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The Ganelin Trio: Creative Tensions

Duncan Heining By

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Imagine a time, not so very long ago, when a foreign Jazz/Improvising Trio created such a stir in Britain that they made the TV news! Imagine the national newspapers queuing round the block for interviews. And imagine London's Bloomsbury Theatre filled with musicians, journalists and arts administrators—not to mention the odd, very odd, raincoated spook.

That noise was the Ganelin Trio in 1984 on their first visit to these shores, from Russia with love. All that noise left confusion and no small amount of controversy in its wake. Over thirty years on, particularly given the collapse of the Soviet Union, it's still hard to get any real perspective on this particular phenomenon. There was talk back then of some kind of elusive, enigmatic Russianness about their music. Critics, musicians and fans—never mind those Fleet Street hacks sent to sniff out a story—were puzzled. Where did this strange, wild take on an African-American music come from? And what did it say about life and culture in that Communist state?

The trio's visit carried with it a frisson of the illicit, the idea that this music was an act of rebellion. There was that thrill of the underground and of Samizdat—that indignation on behalf the oppressed. A whole drama was projected onto their very existence. The anticipation was always going to be more glorious than the consummation.

The first real hearings in the West actually came at least ten years after their formation. Pianist Vyacheslav Ganelin, saxophonist Vladimir Chekasin and drummer Vladimir Tarasov formed as a trio around 1971. Their first recordings were for the Russian Melodiya label in 1976 but it was only in 1982 that their recordings first surfaced in Europe and USA. The fact that the story of that first release is true and all the subterfuge undoubtedly necessary does not take away the fact that the appearance of Catalogue (LEO CD LR 102) in the West has acquired its own mythology. It was smuggled out of the Soviet Union and issued with a disclaimer to protect the musicians from attention from the Soviet state authorities. The music itself added to that sense—other-worldly, fashioned from both familiar and exotic raw materials, poorly recorded but explosively played.

It spoke of oppression and the triumph of the human creative spirit. It gave a glimpse into a world that conjured images of clandestine gatherings of musicians and fans, a subterranean Beatnik otherness at once authentic and brave. It spoke of opposition.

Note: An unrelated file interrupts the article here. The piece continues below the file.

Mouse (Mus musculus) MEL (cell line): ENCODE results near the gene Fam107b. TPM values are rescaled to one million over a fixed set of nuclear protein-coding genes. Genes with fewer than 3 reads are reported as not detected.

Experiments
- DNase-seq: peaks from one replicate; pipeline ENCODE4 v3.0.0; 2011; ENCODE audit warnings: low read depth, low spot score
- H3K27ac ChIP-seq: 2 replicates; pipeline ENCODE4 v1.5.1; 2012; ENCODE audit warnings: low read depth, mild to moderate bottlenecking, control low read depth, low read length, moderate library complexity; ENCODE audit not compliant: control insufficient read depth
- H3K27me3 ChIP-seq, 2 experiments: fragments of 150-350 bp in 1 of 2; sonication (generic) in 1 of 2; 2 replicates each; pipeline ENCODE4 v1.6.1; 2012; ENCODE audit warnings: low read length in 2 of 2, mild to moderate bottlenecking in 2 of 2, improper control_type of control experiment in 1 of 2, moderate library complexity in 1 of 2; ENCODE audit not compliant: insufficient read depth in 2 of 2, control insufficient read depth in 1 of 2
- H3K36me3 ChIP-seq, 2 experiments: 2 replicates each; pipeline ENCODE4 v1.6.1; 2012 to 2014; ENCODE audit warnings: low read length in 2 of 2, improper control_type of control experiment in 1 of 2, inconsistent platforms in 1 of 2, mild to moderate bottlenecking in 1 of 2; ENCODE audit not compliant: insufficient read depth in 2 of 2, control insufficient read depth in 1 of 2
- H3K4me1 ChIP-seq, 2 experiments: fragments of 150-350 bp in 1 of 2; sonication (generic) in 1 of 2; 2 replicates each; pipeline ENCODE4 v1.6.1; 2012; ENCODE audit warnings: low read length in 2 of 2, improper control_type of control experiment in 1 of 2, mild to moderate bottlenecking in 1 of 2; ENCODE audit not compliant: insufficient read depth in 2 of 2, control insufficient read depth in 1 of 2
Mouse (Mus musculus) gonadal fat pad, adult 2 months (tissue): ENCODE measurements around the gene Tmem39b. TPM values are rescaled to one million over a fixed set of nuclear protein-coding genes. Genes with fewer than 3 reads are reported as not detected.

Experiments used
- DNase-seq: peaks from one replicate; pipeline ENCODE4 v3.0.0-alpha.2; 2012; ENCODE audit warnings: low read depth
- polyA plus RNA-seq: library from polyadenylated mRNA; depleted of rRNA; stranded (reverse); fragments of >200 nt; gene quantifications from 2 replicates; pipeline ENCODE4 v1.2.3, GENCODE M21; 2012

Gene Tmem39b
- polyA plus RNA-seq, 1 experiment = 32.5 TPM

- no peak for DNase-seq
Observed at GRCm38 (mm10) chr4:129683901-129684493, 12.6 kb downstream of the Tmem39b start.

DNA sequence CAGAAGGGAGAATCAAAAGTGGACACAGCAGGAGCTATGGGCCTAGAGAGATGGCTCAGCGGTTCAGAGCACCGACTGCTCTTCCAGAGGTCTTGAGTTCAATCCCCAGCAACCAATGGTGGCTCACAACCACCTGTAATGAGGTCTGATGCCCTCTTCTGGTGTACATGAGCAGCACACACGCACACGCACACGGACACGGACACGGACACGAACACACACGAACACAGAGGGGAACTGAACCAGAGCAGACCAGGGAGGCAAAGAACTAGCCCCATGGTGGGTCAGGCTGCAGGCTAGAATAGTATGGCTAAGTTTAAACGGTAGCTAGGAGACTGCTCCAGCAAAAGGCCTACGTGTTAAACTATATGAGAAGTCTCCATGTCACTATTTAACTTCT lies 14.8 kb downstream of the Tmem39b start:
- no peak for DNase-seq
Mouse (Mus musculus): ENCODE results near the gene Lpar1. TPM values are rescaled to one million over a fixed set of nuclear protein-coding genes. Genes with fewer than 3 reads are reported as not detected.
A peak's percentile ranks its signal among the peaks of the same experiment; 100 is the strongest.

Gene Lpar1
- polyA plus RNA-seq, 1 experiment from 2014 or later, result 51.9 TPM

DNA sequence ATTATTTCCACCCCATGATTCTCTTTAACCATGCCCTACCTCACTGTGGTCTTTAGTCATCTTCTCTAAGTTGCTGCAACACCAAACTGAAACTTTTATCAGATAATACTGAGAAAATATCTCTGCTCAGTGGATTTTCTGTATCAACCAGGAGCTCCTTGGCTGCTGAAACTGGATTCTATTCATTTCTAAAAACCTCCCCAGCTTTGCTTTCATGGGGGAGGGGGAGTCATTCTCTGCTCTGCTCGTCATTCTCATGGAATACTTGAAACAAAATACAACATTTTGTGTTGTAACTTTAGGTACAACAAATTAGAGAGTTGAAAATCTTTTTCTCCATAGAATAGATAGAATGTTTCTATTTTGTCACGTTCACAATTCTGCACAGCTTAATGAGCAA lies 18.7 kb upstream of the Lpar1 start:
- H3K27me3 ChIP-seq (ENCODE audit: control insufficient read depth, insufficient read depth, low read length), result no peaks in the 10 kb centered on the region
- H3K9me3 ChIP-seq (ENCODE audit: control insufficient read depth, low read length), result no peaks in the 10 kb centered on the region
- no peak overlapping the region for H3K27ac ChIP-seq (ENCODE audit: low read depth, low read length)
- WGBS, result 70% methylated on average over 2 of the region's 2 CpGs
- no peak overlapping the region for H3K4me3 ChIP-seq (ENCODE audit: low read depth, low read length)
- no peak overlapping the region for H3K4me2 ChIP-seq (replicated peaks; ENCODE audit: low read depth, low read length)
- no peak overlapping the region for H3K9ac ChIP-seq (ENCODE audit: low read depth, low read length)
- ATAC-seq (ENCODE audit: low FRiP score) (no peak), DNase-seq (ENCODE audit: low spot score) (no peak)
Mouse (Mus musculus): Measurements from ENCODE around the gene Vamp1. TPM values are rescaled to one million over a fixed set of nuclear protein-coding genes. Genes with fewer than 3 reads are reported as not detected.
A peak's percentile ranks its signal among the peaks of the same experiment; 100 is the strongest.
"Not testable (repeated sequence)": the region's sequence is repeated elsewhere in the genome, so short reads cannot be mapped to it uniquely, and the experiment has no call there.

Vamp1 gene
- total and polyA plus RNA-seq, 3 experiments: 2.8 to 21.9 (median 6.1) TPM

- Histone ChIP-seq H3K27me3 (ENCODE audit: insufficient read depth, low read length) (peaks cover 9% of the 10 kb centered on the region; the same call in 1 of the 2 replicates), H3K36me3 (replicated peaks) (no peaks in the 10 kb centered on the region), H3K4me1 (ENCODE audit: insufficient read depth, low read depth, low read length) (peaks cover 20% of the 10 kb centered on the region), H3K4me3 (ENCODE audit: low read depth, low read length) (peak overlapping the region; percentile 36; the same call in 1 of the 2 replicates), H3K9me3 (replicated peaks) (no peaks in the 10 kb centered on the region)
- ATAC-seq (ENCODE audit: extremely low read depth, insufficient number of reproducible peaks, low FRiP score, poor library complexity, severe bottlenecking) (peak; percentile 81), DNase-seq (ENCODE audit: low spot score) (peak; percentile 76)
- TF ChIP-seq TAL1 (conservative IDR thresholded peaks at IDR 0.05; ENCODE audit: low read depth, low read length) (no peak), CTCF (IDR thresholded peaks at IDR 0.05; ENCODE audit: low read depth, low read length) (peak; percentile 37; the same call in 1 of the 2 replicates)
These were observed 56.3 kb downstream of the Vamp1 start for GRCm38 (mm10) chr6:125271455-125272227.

It doesn't matter how much or how little of our imaginings were located in the reality of their experience. There's simply no way that our 'reality' was anything more than our own artificial construct. They were doomed with expectations they could never fulfil. They could simply never be as 'real' as in our imagination. They could never transcend our vision of what they should be. And that's sad, because they were in many ways better than that and deserved better.

Music always derives from relationships and improvised music, in particular, derives from creative tensions in relationships—the collective versus the individual, the performing individual versus the watching/listening audience. Life's a bit like that, too! The first contradiction or tension within the Ganelin Trio was (inter-)personal. By all accounts, the partnership between Ganelin and Chekasin had become fraught by the mid-eighties.

Chekasin's playing and performance reflected some kind of unpredictable force or drive and an inclination to tomfoolery that was a powerful dynamic in some of the trio's best moments. Ganelin was more solid, disciplined and elegant. Clowning for him required a certain licence in both senses of the phrase. Structure and freedom, in effect, embodied in two of its principals—a wonderful tension while it lasted but, ultimately, it could not.

This personal tension was reflected in different musical influences. British jazz critic John Fordham perceptively suggested that on Non Troppo (hatArt CD 6059), Ganelin plays as if George Shearing and Cecil Taylor are fighting for possession of his soul. The washes of sound are certainly Taylorish but Ganelin, classically trained, clings to harmony and structure. The irony or contradiction is that it works! But set that over Tarasov's static conception of percussion and the explosiveness and often downright irreverence of Chekasin's horns and you have a concoction that could overwhelm and intoxicate, disturb and seduce.

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